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Guest Blog – The Hoop Petticoat

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Writer and portrait artist Dani Trew has researched female fashion and economics in the 18th century extensively.  Here, in a 3 part series she explores the role of the hoop petticoat in the emancipation of women. Part 3 It is no wonder that Credit itself became feminized in the 18th century, given how much the hoop petticoat's popularity had effected the economy. ‘Lady Credit’ had her roots in the ancient goddess Fortuna, whose task, according to Aristotle was ‘of doling out earthly goods such as wealth, health and beauty.’ Her dominant ‘characteristics were capriciousness and fickleness’ and while ‘all were equal before Fortuna’ she ‘gave no special rewards for those who worked hard, or were of good moral standing.’ jhjh Silk dress ensemble, back view: 18th century. Courtesy of The Museum of London Female Fashion and economics were explicitly conflated in the rhetorical image of Lady Credit. While she may have been beautiful and signalled plenty, she also evaded the rational control men, and rendered them impotent. However, towards the close of the century, the hoop petticoat began to wane in popularity, retreating back to its previous territory in the royal court. The neo-classical Empire line dress took its place, which many have argued was a direct result of the hoop petticoat’s connection with the luxury of the Ancien Regime, and the desire for England to distance itself from French decadence. fghjk Silk dress ensemble, front view: 18th century. Courtesy of The Museum of London The interplay between fashion and discourse in the 18th century suggests that fashion became a highly sensitive non-verbal language that caught within it the seismic social changes. An understanding of the role that the hoop petticoat symbolically played in the texts of the 18th century unlocks several issues which grew with force over the proceeding centuries. For modern readers, it holds within it histories still felt intensely today. 195448 The Lady's Disaster - nil ortum tale - Hor. 1750. Courtesy of The Museum of London The clothes of women, and in particular the hoop petticoat, were the most sensitive and obvious manifestations of the irrational and uncontrollable capitalist economy. The discursive attack of the hoop petticoat is, therefore, an enactment of what cannot be achieved in reality: the rational control of a credit economy. www.danitrew.com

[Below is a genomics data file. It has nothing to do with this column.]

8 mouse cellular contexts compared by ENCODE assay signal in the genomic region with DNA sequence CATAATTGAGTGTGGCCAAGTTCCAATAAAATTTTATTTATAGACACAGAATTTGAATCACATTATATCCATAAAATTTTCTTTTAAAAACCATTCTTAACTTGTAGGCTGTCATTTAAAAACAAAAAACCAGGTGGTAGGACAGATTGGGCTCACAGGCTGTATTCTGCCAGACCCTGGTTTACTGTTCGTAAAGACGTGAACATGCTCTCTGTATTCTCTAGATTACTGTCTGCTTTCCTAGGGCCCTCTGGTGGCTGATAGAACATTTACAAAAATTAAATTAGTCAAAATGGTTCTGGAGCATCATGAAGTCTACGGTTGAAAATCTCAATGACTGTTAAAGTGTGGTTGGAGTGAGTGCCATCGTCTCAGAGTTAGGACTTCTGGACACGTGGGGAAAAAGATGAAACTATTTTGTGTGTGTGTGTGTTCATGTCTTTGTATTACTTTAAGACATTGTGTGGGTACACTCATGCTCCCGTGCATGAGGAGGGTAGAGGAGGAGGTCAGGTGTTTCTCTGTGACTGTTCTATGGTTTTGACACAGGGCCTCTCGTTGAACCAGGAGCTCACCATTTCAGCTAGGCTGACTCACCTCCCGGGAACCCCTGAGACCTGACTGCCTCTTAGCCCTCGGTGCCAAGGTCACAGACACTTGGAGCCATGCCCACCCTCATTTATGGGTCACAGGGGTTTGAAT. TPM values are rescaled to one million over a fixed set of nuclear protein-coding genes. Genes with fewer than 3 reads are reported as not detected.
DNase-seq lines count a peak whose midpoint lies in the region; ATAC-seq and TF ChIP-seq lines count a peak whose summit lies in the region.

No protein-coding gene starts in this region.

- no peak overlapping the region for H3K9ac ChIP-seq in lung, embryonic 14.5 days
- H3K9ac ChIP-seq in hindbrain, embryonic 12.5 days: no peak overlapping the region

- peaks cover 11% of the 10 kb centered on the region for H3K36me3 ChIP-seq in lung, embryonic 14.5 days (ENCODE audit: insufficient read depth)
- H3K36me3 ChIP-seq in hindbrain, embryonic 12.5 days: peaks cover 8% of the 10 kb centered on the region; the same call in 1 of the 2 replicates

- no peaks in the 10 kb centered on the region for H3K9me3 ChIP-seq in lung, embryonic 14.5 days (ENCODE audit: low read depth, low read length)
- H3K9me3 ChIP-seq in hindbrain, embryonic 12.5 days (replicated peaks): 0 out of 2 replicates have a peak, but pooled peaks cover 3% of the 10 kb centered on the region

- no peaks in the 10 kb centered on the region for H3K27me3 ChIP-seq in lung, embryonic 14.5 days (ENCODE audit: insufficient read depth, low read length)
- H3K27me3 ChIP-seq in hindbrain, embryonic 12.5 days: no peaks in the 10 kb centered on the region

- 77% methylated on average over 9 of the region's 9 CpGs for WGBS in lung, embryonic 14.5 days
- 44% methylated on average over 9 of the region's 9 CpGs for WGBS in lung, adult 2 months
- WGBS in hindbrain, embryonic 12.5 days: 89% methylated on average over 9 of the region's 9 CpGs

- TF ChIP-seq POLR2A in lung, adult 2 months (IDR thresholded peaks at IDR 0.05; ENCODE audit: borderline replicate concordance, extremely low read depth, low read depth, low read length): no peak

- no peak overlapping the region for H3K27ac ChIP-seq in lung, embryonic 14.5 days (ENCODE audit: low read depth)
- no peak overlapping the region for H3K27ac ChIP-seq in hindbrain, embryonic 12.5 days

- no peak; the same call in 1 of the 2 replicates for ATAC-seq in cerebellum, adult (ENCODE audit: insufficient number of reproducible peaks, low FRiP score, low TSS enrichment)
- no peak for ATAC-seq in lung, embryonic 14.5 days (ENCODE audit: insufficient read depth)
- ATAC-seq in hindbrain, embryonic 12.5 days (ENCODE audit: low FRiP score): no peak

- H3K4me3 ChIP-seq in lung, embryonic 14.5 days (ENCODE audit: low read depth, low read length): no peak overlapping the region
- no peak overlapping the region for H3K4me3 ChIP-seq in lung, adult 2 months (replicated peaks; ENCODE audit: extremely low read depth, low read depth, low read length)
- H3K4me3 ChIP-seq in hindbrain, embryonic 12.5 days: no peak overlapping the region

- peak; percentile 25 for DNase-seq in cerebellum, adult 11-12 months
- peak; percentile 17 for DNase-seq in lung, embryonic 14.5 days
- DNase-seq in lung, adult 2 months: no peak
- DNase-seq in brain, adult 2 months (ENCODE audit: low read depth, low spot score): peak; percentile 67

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  • Deborah on

    Fabulous blog -all 3 parts – fascinating reading – I have always loved ‘fashion’ and the history of i currently teach embroidery and other handcrafts, but had never realized the correlation of the hoop and womens power and control. so very interesting.

  • Sarah Campbell on

    Fascinating – thank you.


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